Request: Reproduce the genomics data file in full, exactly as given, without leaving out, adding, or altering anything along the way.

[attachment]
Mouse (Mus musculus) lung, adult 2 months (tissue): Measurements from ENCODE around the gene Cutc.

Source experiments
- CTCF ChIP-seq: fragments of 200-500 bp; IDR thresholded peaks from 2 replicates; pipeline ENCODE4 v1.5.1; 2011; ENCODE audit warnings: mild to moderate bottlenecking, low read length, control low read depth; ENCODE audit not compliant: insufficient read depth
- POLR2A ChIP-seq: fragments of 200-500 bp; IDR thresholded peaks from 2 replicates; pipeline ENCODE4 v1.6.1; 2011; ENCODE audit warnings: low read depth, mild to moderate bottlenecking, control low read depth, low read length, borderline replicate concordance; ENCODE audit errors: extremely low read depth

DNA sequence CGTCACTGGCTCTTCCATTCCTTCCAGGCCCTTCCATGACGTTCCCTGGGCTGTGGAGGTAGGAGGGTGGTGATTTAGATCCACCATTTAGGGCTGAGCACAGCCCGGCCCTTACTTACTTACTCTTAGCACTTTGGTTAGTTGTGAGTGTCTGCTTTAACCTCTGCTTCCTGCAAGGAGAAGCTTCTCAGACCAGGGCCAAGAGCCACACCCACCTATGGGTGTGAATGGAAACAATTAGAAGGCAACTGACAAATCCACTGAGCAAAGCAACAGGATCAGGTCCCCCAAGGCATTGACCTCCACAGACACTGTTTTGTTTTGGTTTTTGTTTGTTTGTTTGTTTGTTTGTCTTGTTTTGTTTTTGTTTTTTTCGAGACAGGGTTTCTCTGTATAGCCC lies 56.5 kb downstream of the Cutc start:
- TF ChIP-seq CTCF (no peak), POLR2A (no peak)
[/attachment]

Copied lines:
Mouse (Mus musculus) lung, adult 2 months (tissue): Measurements from ENCODE around the gene Cutc.

Source experiments
- CTCF ChIP-seq: fragments of 200-500 bp; IDR thresholded peaks from 2 replicates; pipeline ENCODE4 v1.5.1; 2011; ENCODE audit warnings: mild to moderate bottlenecking, low read length, control low read depth; ENCODE audit not compliant: insufficient read depth
- POLR2A ChIP-seq: fragments of 200-500 bp; IDR thresholded peaks from 2 replicates; pipeline ENCODE4 v1.6.1; 2011; ENCODE audit warnings: low read depth, mild to moderate bottlenecking, control low read depth, low read length, borderline replicate concordance; ENCODE audit errors: extremely low read depth

DNA sequence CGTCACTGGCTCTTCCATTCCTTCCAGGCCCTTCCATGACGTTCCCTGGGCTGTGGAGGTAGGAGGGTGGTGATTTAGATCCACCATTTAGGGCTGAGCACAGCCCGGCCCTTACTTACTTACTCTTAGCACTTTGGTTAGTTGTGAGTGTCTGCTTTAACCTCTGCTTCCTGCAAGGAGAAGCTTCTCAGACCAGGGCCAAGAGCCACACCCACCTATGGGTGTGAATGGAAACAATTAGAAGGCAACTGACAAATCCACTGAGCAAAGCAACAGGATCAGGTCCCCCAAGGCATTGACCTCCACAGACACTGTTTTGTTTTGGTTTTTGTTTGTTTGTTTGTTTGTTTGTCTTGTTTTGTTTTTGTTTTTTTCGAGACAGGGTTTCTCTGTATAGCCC lies 56.5 kb downstream of the Cutc start:
- TF ChIP-seq CTCF (no peak), POLR2A (no peak)